KOUROU, French Guiana—In June, when President Donald Trump told his military leaders to create a new branch of the military dedicated to space, the words rippled across the US military and political landscape. Soon after, the generals said they would work to comply with the order. At rallies, Trump’s crowds began to chant, “Space Force! Space Force!”
But chatter about America’s desire to dominate space did not stop there. Trump’s declaration reached even this remote coast of South America, where the Amazon River muddies pristine Atlantic waters and jungle dominates the landscape.
Last Friday morning, Alain Charmeau met with a handful of reporters at the Hotel des Roches in Kourou, the small town outside the European Space Agency’s spaceport near the equator. As the head of the Paris-based Ariane Group, Charmeau oversees Europe’s family of launch vehicles, including the Ariane 5 rocket. During the discussion, Charmeau addressed a number of different topics, including the recent speech where Trump directed his generals to separate current responsibilities for military spaceflight from the US Air Force.
Europe evidently heard these words from its long-time ally loudly and clearly. “Mr. Trump himself says they invest in space for full dominance,” Charmeau said. “He wants to have a sixth army which will be the space army. So what is the position of Europe? Do we invest in space for full dominance? Do we invest just to exist? Do we want to resist the US dominance?”
Charmeau and other aerospace officials track the US budget for space closely. The US Department of Defense spends about $12.5 billion a year on unclassified space-related activities, from launching satellites to tracking orbital debris. (This does not include spy operations or clandestine military activities in space). NASA, the civil space agency, has a budget of $19 billion. By contrast, the European Space Agency operates with an annual budget of about $6 billion for comparable activities.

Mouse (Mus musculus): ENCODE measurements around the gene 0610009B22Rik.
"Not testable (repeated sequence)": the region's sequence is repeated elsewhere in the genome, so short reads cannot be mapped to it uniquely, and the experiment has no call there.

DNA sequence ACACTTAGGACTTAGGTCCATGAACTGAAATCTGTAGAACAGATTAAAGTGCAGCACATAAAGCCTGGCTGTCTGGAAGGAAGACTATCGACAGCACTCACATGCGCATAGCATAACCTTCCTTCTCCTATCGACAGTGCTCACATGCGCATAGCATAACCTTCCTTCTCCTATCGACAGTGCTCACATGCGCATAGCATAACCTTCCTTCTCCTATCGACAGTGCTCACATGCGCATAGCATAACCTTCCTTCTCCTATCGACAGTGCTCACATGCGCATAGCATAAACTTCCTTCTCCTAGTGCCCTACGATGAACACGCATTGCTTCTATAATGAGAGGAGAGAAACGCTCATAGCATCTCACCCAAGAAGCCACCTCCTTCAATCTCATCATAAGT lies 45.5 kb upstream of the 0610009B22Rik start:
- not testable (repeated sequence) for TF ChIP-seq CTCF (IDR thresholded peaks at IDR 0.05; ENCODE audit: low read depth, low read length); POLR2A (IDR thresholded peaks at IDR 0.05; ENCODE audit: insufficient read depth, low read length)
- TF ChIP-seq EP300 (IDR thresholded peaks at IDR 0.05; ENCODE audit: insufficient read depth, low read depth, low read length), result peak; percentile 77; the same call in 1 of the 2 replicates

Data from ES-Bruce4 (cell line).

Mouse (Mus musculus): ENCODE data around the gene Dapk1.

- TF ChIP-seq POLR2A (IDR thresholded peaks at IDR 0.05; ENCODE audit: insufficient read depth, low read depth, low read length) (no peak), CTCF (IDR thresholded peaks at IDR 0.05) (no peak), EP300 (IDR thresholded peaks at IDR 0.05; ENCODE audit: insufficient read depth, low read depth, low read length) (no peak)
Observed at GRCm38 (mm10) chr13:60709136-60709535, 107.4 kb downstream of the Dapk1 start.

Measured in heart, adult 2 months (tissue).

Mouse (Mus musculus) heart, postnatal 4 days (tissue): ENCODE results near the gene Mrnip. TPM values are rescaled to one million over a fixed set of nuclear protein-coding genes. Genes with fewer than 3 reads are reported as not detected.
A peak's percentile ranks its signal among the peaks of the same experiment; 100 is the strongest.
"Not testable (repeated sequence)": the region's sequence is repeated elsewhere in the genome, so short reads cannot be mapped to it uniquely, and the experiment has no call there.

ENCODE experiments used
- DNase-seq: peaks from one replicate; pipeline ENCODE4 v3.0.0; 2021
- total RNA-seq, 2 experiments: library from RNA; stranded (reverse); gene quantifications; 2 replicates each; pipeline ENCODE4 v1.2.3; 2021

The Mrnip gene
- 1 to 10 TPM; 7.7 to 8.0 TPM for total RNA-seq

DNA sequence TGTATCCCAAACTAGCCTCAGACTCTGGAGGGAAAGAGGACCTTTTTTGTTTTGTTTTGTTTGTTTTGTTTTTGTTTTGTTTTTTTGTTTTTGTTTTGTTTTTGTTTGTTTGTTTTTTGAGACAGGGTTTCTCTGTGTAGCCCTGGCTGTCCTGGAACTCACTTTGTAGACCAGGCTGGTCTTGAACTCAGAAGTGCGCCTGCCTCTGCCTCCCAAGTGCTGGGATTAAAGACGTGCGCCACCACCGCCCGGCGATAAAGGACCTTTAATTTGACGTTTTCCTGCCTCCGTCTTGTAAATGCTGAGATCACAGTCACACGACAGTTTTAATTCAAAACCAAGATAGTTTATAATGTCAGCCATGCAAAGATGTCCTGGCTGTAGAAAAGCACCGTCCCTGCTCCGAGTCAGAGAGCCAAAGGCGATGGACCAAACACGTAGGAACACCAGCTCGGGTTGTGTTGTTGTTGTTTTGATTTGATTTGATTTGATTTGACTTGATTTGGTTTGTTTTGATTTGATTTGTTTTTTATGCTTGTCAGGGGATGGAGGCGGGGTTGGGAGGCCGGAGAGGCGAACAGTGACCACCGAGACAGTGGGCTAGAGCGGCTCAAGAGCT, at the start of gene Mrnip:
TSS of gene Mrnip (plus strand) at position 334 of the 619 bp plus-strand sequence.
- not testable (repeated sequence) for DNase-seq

This smaller budget forces Europe to stand back, and let the United States take the lead in human spaceflight. But the member states are nonetheless fiercely proud of their launch program, and other activities in space, as a unifying activity for the continent. “Europe also has other interests,” Charmeau said. “We want to create cooperation between countries. Ariane is a huge success from that standpoint.”
The European Space Agency receives funding from the European Union as well as contributions from 22 member states. Earlier this month, the European Union commission said it will significantly raise payments to the space agency over a six-year period—2021 to 2026—from $13 billion to nearly $19 billion. These extra funds will go primarily to a global navigation system program called Galileo, an Earth observation program named Copernicus, and space situational awareness activities.
Additionally, the president of France, Emmanuel Macron, and Germany’s leader Angela Merkel both recently announced their full support for final development of the Ariane 6 rocket. This rocket, Europe’s next-generation booster, is designed to meet the needs of its member states as well as compete with companies such as SpaceX for commercial launches.
Europe does not seek dominance
The European Space Agency has remained a steadfast partner with NASA on the International Space Station for nearly two decades. But it has never worked solely with the United States on robotic exploration and will not do so in the future for human activities. Already, three of its astronauts have begun to learn Chinese, and at least one or two of these are likely fly to a new station that China intends to build in the early 2020s.
Trump’s rhetoric, therefore, appears to have significantly increased the resolve of Europe to have independent rockets to reach space, its own GPS-like system, and its own satellites.
“The position of the US is helping Europe to strengthen its position,” Charmeau said. “Again, Europe is not going to say, ‘I want to dominate the space world.’ Europe is looking for other things. Europe wants access to space. Europe wants to have their own infrastructure in space, with Galileo and Copernicus. We seek cooperation.”